Middlebury College Affiliate Artists Present a Collaborative Concert
October 27, 2011
An Eclectic Mix of Instruments and Musicians Reflect the Diversity of Department of Music
Middlebury, VT—An eclectic group of some of Vermont’s finest performers will take to the Concert Hall stage at Middlebury College’s Mahaney Center for the Arts for a collaborative performance on Saturday, November 5, 2011 at 8:00 PM. Admission is free.
The diverse group of performers is made up of affiliate artists and faculty members from the college’s Department of Music, as well as a guest artist: Russ Lawton on trap drums; Damascus Kafumbe on Namunjoloba drums; Peter Sutherland on fiddle and banjo; Tim Cummings on bagpipes; Paul Asbell, Dayve Huckett, and guest artist John Stowell on guitar; Miles Donahue on saxophone; Cynthia Huard on piano; Steven Klimowski on clarinet; soprano Susanne Peck; and Anne Janson on flute. The musicians will perform as soloists and in combination, collaborating in sometimes-unusual mixes that reflect the diversity of the Department and its curriculum.
About the musicians:
Percussionist Russ Lawton
grew up in the Boston area, where he began drumming professionally and studying with Gene Roma. Early in his career, Lawton toured with the Afro-fusion band Zzebra, formed by Osibisa’s Nigerian-born percussionist Lofty Amao. He currently tours and records with a variety of musicians including Phish’s Trey Anastasio. He has co-written songs with Anastasio for Phish’s “Farmhouse” CD (featuring the Grammy-nominated song First Tube), Anastasio’s first solo CD, the live album “Plasma,” and the “Live at the Warfield Theatre” DVD with Carlos Santana. Lawton’s TV appearances includes PBS’s Austin City Limits
, Late Night with David Letterman
, The Tonight Show with Jay Leno
, The Conan O’Brien Show,
and The Carson Daly Show
. Lawton also tours with the band Strangefolk.
is a newcomer to the music department faculty, teaching courses in ethnomusicology and world music, and directing an African music and dance ensemble. Dr. Kafumbe holds a B.A. in music from Makerere University (2004) and a M.M. (2006) and Ph.D (2011), both in musicology, from Florida State University. His doctoral research investigated the Kawuugulu royal drums of the Baganda people of south-central Uganda. Kafumbe is an expert performer on various East African musical instruments and of numerous East African dance traditions.
Fiddler and banjo player Peter Sutherland
has been a touring musician since 1976, playing concerts, dances, and festivals across North America and Europe, as a soloist and in collaboration with Metamora, Ira Bernstein, Rhythm in Shoes, the Woodshed All-Stars, The Clayfoot Strutters, The Arm and Hammer String Band, and in a duo with his wife Karen Sutherland. He has performed at the Philadelphia Folk Festival, Wolftrap, South Street Seaport, the Moab Music Festival Mariposa (Canada), The Kaustinen Festival (Finland), and the Frankfurt Alte Oper (Germany). The Champlain Valley Folk Festival deemed him “practically the most musical person you may ever meet.”
Piper Tim Cummings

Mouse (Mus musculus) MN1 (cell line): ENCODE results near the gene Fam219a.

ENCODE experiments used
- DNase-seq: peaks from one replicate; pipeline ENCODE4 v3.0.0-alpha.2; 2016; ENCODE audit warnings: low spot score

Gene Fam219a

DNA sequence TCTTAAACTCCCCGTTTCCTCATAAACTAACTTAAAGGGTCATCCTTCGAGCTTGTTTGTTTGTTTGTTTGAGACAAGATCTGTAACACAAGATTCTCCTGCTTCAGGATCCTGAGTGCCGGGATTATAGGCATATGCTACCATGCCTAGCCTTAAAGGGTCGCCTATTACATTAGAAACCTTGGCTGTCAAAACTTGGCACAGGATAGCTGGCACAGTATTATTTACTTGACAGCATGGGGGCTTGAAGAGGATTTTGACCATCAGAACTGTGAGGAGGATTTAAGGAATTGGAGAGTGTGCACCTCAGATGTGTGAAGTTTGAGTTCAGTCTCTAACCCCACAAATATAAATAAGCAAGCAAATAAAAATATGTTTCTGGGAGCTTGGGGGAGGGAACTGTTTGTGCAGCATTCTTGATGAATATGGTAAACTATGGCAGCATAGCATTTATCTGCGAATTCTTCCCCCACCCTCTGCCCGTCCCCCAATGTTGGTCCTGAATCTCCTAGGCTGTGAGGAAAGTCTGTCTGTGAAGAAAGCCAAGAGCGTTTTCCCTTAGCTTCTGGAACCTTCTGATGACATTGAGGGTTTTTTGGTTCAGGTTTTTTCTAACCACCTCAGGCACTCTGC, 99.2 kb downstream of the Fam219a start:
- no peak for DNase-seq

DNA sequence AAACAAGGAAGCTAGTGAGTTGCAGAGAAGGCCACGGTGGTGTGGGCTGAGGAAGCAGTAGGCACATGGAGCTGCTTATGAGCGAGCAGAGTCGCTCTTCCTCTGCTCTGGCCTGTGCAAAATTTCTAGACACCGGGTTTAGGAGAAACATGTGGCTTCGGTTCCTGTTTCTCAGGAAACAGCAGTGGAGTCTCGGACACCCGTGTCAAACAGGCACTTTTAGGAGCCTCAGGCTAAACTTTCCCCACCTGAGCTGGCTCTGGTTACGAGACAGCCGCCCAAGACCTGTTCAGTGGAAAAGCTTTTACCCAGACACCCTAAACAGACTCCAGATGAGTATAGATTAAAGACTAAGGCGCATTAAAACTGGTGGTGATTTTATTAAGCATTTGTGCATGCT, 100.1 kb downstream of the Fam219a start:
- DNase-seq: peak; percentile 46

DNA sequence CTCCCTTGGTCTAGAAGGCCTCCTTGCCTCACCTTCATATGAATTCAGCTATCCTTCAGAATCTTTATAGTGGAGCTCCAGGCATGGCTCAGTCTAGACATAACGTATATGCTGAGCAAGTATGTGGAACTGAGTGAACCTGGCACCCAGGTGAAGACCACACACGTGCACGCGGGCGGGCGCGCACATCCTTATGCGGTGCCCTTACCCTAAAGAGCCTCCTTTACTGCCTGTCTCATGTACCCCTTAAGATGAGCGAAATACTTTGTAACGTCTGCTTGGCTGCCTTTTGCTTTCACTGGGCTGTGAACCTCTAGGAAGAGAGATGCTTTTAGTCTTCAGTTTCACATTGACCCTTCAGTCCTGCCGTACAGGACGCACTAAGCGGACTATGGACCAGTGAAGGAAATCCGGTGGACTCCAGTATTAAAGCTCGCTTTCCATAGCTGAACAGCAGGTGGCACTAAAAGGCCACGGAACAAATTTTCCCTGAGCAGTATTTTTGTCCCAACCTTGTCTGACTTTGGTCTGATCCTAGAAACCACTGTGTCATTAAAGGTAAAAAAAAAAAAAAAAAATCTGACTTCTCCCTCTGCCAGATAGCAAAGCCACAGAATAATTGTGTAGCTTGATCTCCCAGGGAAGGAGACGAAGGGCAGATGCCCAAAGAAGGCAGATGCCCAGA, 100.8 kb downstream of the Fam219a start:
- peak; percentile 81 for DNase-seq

plays a variety of Celtic instruments: penny whistles and three types of Scottish bagpipes—Highland, border, and smallpipes, and has become a champion of these uncommon instruments and their distinctive qualities. He studied piping with Al MacRae, Sandy Keith, and Scott MacAulay, and learned at the Royal Conservatoire of Scotland, the National Piping Centre in Glasgow, The College of Wooster, OH, and Victoria University of Wellington, New Zealand. In recent years, he has led workshops and performed at the Northeast Heritage Music Camp, Maine Pipes & Fiddle weekends, the Pipers’ Gathering, PEI Fiddle Camp, the Upper Potomac Piper’s Weekend, and the Champlain Valley Folk Festival. Aside from teaching and performing, Cummings also runs Beithe Publishing, a small cottage industry devoted to publishing a diverse array of music for Scottish-style pipes.
From his early years playing blues on Chicago’s South Side, to his present multi-faceted career based out of northern Vermont, guitarist Paul Asbell
has earned an underground reputation as a true “musician’s musician.” He has played and recorded with legends like John Lee Hooker, Earl Hooker, Lightnin’ Hopkins, Pops Staples, Otis Rush, Magic Sam, Junior Wells, and numerous others. He also appeared on the milestone recording “Fathers and Sons” featuring Muddy Waters, Paul Butterfield. and Mike Bloomfield and also played on “The London Howlin’ Wolf Sessions” LP featuring Eric Clapton, Steve Winwood, and members of the Rolling Stones. He has performed at Kool Jazz Festival at Saratoga Performing Arts Center, the Atlanta Jazz Festival, the Montreal Jazz Festival, the Montreux Jazz Festival in Switzerland, the Roskilde Festival in Copenhagen, the Newport, Healdsburg, and Montreal Guitar Shows, MerleFest, Swannanoa Guitar Week, and Burlington’s Discover Jazz Festival. After moving to Vermont, he formed the Paul Asbell Quartet, soon to be renamed Kilimanjaro, and recorded 2 award-winning albums for Philo Records, which led to numerous national tours and concert dates. Asbell has released several solo acoustic CDs, which have received glowing reviews in Guitar Player
, Vintage Guitar
, Acoustic Guitar Magazine
, and others.
Kansas City-born, Burlington-based affiliate artist Davye Huckett
began playing the guitar at the age of 12 after seeing the Beatles on the Ed Sullivan show. Today he plays a broad range of music, including his own, original music, on classical, steel string, and electric guitars. His hybrid style embraces a mixture of fingerstyle, rock, classical, and jazz. Huckett is the resident guitar teacher at the Elley-Long Music Center at Saint Michaels College (home of the Vermont Youth Orchestra), and has six recordings to date.